There are a lot of things involved when you prepare for a divorce. Financial matters, for example, can be difficult to tackle, but need to be done to protect yourself after separating. Only you can know for sure whether your marriage is over. If you believe it is beyond saving, then you need to get ready for Arizona divorce proceedings.
Planning to protect yourself financially from your divorce does not make you vengeful or heartless. Just the opposite, it is a necessity and an intelligent thing to do. Being unprepared can negatively affect your future and your relationship with your children.
One cannot just muddle their way through divorce and expect favorable results. Things rarely work out right without a fair amount of divorce preparation.
It may come as a complete surprise when you first learn that your spouse plans to file a divorce. Equally surprising, they may already have done so. You must take certain steps to protect what you’ve worked so hard for and to secure your financial future as well.
How do I protect my assets from divorce?
How well you have prepared will affect the speed of the divorce process. If you and your spouse are not parting in a friendly way, here are some steps you can take to protect your interests:
Take stock of your marital belongings
As a necessary consequence of divorce, dividing everything you have acquired during your marriage begins with an inventory. Assets, as well as marital debts, are seen as community property and will be divided under Arizona law. All assets have value and you must take stock of all your belongings.
Make a written inventory of your personal property. These include:
- art and antiques collection
- entertainment system
- electronic items
- kitchenware, and other items
Making a detailed inventory may be overwhelming but it needs to be done. Use a smartphone or a digital camera to take date-stamped photos of valuable belongings. Date-stamped photos can provide evidence of any property damages (if applicable).
Go through your house room by room and take a series of photographs of items inside closets, cupboards, and other storage before writing them down on paper.
If you own a home or real property, have a real estate broker appraise your property to provide you with its current market value. Take photos to help with the appraisal process.
Gather all your important personal documents
Gather and make copies of your important personal records like a birth certificate and other vital documents. Include all jointly owned documents like bank statements, tax returns, titles, and real estate papers. Store all these documents in a safe place and furnish a copy to your spouse.
Avoid unnecessary spending
During this time, be conservative and limit your expenses to minimize debts. The more property, loans, and debts you incur, the more complicated the divorce process will be.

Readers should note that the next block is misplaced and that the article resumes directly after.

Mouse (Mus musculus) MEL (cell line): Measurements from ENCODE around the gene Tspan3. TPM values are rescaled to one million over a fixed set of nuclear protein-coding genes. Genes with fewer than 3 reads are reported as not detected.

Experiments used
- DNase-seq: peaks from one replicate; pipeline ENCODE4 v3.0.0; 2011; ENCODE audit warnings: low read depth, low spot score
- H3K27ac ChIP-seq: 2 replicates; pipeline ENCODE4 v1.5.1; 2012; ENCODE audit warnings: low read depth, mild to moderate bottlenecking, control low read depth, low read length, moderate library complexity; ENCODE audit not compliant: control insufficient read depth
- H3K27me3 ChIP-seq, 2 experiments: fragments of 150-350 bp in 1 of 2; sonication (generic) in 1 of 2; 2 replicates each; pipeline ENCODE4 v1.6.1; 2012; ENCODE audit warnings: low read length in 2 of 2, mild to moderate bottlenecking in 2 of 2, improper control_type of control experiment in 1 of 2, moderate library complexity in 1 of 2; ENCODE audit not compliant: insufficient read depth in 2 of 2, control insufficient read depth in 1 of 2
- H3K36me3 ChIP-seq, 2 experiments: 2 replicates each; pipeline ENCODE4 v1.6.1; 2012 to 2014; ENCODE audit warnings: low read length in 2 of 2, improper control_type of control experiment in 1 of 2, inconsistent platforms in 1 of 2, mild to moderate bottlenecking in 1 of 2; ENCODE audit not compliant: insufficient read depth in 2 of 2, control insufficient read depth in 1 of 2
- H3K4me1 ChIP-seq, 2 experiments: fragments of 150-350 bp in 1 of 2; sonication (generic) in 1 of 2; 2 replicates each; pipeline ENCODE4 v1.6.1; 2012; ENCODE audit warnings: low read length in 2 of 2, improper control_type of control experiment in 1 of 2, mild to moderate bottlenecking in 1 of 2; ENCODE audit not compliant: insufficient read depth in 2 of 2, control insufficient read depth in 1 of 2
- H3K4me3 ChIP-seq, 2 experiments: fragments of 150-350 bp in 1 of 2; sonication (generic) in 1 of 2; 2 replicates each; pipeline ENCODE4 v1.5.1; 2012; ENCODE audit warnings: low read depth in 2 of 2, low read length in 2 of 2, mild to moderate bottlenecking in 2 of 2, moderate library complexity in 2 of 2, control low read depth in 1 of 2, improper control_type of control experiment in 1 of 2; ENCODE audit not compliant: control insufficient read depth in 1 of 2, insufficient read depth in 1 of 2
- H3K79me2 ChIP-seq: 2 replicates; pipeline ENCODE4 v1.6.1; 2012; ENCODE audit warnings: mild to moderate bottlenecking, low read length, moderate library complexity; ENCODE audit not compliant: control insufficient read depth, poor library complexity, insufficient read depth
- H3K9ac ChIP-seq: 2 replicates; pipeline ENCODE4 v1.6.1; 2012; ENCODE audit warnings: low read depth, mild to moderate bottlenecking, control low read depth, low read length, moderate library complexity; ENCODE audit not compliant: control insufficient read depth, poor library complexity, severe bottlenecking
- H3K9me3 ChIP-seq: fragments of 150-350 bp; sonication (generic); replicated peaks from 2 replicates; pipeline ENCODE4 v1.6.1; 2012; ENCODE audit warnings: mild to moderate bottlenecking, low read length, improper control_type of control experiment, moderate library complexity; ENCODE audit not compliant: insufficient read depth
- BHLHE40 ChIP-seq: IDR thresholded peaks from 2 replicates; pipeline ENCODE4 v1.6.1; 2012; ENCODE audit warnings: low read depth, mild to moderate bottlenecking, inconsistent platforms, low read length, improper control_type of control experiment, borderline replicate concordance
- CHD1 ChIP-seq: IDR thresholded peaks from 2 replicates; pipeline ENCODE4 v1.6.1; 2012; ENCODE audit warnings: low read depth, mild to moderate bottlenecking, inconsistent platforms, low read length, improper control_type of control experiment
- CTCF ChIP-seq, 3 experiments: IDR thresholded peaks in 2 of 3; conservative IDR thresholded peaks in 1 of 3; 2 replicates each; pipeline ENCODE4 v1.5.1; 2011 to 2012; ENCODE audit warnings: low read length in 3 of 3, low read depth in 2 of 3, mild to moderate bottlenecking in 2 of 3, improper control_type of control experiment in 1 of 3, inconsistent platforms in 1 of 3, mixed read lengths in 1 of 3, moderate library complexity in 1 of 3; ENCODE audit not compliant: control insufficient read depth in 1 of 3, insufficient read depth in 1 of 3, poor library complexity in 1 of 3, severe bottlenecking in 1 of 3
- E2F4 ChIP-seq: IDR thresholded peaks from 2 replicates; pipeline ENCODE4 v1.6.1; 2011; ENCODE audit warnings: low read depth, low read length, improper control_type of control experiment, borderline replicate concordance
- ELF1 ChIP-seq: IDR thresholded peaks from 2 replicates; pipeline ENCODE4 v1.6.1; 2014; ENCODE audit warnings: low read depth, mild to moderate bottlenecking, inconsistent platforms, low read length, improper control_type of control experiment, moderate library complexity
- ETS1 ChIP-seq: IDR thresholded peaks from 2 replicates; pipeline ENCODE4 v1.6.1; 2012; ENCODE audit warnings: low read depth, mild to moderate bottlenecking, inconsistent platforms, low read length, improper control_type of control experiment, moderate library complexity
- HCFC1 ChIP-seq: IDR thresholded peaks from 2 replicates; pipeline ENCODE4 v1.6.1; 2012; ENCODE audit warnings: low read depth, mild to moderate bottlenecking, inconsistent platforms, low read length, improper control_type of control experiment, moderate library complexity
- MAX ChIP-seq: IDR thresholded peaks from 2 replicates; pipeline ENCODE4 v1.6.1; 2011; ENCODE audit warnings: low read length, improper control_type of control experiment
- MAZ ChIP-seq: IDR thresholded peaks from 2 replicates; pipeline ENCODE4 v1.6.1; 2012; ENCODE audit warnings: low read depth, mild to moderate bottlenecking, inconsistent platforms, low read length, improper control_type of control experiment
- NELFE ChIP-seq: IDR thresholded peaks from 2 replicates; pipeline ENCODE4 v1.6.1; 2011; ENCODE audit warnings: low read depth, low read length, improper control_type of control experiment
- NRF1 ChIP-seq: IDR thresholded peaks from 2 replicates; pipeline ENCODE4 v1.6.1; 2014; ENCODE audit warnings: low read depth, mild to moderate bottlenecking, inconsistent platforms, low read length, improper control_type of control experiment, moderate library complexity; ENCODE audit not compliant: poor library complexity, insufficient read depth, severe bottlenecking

Secure your personal property
What about your personal property and valuable collections? Find another place to keep them for the moment, away from your current residence. It must be emphasized that this only applies to personal property and not to common or marital possessions acquired during your marriage. Meet with your spouse and discuss which items you regard as your personal belongings.
Guard your credit
Depending on whether you and your spouse are parting in an agreeable way, you may need to freeze or close your joint credit cards. If you don’t want to be held accountable for their continued spending, call your credit company to close the account to further purchases. You can then open a new account under your own name. This protects your credit score. After calling, write a dated, certified letter to the credit card company as proof of your communication.
You won’t be allowed to completely close the account if the balance is not fully paid, meaning you are responsible for the balance, interest, and other charges until you contact them.
Safeguard bank accounts and investments
If you fear being financially cleaned out by your soon-to-be ex, then you need to to safeguard your investments and bank accounts immediately. However, you need to do this cautiously as it can cause legal problems for you down the line.
A safe move is to call an attorney to ask them for legal advice. You may be directed to contact your bank or investment firm to request they freeze the accounts. As an alternative, you could change the account where both signatures are required for withdrawals instead of just one.
Do not sign anything
If your spouse or their lawyer asks you to sign anything, politely tell them that your lawyer has advised you not to sign any documents until your counsel have examined them. Unfortunately, many people have signed agreements and other legal documents that were later used against them in custody or property disputes.
Consult an attorney
The divorce process in Arizona can be complex and drawn out, especially if you and your spouse have children. Any decision you make during this process will affect the rest of your life. It’s best to consult our family law attorneys at Goldman Law, LLC to help you through the maze of potential legal issues related to your divorce.
Give us a call at (602) 698-5520 or email us through our contact form to schedule a consultation.